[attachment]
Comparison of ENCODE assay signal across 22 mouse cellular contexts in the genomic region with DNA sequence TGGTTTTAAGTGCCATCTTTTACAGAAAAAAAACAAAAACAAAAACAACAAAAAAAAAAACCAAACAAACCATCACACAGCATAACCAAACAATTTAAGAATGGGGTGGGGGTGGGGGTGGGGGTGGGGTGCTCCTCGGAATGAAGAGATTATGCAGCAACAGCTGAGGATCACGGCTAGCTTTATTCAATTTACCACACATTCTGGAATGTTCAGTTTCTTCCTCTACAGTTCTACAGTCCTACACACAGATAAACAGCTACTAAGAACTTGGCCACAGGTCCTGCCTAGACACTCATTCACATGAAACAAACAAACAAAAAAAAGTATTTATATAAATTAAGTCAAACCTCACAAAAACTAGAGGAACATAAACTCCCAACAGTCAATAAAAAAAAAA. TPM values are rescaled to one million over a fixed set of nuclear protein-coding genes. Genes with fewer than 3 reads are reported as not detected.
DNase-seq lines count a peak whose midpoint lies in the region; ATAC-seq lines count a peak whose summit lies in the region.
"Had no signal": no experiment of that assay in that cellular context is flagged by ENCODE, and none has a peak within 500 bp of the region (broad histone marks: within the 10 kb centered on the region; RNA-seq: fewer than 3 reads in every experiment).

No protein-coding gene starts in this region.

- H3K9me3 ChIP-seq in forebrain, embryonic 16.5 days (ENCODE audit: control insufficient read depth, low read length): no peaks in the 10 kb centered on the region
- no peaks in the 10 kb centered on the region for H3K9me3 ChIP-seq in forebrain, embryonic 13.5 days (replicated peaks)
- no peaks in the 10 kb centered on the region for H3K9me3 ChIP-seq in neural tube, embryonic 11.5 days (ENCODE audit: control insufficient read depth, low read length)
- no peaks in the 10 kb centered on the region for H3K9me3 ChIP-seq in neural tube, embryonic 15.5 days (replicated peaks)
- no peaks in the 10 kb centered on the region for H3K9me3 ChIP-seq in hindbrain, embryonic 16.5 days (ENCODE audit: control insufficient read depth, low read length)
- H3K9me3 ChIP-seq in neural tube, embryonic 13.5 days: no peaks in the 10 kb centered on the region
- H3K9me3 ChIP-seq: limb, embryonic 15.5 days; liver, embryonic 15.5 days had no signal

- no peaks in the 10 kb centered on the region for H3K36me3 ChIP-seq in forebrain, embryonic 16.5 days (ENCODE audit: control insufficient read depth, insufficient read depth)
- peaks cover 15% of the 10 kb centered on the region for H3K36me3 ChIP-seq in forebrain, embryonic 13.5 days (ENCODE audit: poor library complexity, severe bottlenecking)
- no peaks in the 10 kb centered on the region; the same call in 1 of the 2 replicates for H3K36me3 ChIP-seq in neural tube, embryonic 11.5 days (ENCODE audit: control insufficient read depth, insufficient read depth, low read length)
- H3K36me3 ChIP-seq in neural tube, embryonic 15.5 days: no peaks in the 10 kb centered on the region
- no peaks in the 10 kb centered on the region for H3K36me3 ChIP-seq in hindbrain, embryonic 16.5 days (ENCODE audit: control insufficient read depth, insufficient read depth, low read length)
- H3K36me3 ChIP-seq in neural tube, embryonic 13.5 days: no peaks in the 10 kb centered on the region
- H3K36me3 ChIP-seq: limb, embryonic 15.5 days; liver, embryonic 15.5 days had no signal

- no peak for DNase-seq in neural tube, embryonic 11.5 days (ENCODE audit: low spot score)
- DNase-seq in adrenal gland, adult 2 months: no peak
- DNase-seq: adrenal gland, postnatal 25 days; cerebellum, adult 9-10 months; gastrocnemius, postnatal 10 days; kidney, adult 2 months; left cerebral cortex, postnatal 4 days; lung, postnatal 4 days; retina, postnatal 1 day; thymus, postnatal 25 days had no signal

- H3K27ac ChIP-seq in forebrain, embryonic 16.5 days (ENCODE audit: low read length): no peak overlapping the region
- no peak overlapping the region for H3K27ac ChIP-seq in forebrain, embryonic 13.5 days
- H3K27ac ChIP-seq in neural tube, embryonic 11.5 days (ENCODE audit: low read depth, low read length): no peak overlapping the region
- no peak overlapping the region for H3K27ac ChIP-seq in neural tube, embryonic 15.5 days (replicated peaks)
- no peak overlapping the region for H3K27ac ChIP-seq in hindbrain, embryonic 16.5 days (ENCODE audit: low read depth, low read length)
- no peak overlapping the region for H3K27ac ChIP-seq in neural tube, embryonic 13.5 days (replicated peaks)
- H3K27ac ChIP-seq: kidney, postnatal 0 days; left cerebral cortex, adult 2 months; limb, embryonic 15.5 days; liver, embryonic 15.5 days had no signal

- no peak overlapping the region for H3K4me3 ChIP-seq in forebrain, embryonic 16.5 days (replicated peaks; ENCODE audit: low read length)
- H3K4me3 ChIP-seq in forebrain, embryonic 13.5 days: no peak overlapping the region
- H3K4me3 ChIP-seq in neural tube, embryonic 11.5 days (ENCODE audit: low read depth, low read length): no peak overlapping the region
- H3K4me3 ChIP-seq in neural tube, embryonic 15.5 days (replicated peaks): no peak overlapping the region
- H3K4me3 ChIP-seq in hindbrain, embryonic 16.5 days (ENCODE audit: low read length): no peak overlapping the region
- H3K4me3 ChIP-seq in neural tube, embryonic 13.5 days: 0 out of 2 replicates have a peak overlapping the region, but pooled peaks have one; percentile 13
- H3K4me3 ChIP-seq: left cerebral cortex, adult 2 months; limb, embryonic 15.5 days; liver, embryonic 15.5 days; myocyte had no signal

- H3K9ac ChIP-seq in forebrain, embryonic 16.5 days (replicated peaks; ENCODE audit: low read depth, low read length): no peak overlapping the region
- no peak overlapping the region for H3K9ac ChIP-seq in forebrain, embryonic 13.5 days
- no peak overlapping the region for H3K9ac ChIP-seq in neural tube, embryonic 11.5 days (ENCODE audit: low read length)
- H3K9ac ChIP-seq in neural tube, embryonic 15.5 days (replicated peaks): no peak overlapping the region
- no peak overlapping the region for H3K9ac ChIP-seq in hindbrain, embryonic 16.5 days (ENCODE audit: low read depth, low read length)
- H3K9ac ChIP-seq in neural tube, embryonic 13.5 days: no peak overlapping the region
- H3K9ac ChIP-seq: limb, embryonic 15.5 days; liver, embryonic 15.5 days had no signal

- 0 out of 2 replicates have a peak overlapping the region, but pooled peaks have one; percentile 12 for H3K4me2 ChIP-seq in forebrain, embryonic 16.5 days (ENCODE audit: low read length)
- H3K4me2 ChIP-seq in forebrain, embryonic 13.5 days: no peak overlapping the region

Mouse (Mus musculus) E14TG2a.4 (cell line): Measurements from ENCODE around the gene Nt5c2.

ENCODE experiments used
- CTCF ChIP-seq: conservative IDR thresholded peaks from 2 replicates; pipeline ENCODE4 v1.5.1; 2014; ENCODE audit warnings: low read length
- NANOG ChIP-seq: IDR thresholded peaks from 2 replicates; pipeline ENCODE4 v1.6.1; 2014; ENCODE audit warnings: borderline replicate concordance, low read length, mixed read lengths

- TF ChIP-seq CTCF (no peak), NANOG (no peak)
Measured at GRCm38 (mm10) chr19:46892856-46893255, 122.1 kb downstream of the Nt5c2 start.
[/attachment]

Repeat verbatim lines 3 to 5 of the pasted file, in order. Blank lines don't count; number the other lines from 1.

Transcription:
"Had no signal": no experiment of that assay in that cellular context is flagged by ENCODE, and none has a peak within 500 bp of the region (broad histone marks: within the 10 kb centered on the region; RNA-seq: fewer than 3 reads in every experiment).

No protein-coding gene starts in this region.

- H3K9me3 ChIP-seq in forebrain, embryonic 16.5 days (ENCODE audit: control insufficient read depth, low read length): no peaks in the 10 kb centered on the region